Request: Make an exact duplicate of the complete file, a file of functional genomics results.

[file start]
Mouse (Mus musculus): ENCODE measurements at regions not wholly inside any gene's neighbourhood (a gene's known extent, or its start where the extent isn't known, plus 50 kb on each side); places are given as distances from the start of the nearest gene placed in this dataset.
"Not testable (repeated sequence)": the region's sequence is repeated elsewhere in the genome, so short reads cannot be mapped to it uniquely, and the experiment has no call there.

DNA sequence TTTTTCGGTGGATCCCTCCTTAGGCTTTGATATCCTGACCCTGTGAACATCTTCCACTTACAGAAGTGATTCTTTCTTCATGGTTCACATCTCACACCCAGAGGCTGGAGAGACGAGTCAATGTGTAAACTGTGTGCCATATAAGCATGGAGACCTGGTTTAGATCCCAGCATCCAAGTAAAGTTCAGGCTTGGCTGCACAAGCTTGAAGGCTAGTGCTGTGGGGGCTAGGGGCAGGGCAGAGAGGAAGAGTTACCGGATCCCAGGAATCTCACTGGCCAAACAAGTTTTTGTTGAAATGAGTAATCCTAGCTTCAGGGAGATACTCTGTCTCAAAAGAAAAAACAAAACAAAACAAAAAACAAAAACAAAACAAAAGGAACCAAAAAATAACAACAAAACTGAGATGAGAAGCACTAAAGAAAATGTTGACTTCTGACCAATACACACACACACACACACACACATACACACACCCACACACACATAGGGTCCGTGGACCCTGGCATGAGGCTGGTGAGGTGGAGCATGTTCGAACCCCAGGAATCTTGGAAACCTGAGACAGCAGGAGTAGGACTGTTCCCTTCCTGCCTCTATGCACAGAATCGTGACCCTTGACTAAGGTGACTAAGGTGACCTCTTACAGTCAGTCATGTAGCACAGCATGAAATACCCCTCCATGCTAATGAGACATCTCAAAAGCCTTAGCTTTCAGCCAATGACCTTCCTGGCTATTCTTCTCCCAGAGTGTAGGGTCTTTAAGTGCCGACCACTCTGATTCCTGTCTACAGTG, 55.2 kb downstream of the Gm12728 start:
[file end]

Mouse (Mus musculus): ENCODE measurements at regions not wholly inside any gene's neighbourhood (a gene's known extent, or its start where the extent isn't known, plus 50 kb on each side); places are given as distances from the start of the nearest gene placed in this dataset.
"Not testable (repeated sequence)": the region's sequence is repeated elsewhere in the genome, so short reads cannot be mapped to it uniquely, and the experiment has no call there.

DNA sequence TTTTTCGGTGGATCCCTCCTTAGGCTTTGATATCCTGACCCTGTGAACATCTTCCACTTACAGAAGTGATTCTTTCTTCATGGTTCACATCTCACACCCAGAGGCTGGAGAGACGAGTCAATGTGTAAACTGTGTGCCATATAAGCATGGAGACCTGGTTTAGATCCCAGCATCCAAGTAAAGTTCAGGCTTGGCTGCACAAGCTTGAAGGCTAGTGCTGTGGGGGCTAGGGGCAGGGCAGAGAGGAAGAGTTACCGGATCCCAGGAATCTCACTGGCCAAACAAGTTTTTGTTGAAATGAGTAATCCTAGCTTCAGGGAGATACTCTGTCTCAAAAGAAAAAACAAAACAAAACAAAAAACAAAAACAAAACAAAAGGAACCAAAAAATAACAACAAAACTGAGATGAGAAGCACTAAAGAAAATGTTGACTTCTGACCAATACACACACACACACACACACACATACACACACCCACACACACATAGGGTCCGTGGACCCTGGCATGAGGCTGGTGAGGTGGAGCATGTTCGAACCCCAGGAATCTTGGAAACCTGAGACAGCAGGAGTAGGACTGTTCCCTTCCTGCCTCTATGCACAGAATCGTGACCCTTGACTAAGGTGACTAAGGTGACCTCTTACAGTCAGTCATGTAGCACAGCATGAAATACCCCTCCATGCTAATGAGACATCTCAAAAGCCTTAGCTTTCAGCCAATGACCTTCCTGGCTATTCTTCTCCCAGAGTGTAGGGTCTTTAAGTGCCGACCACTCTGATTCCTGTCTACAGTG, 55.2 kb downstream of the Gm12728 start: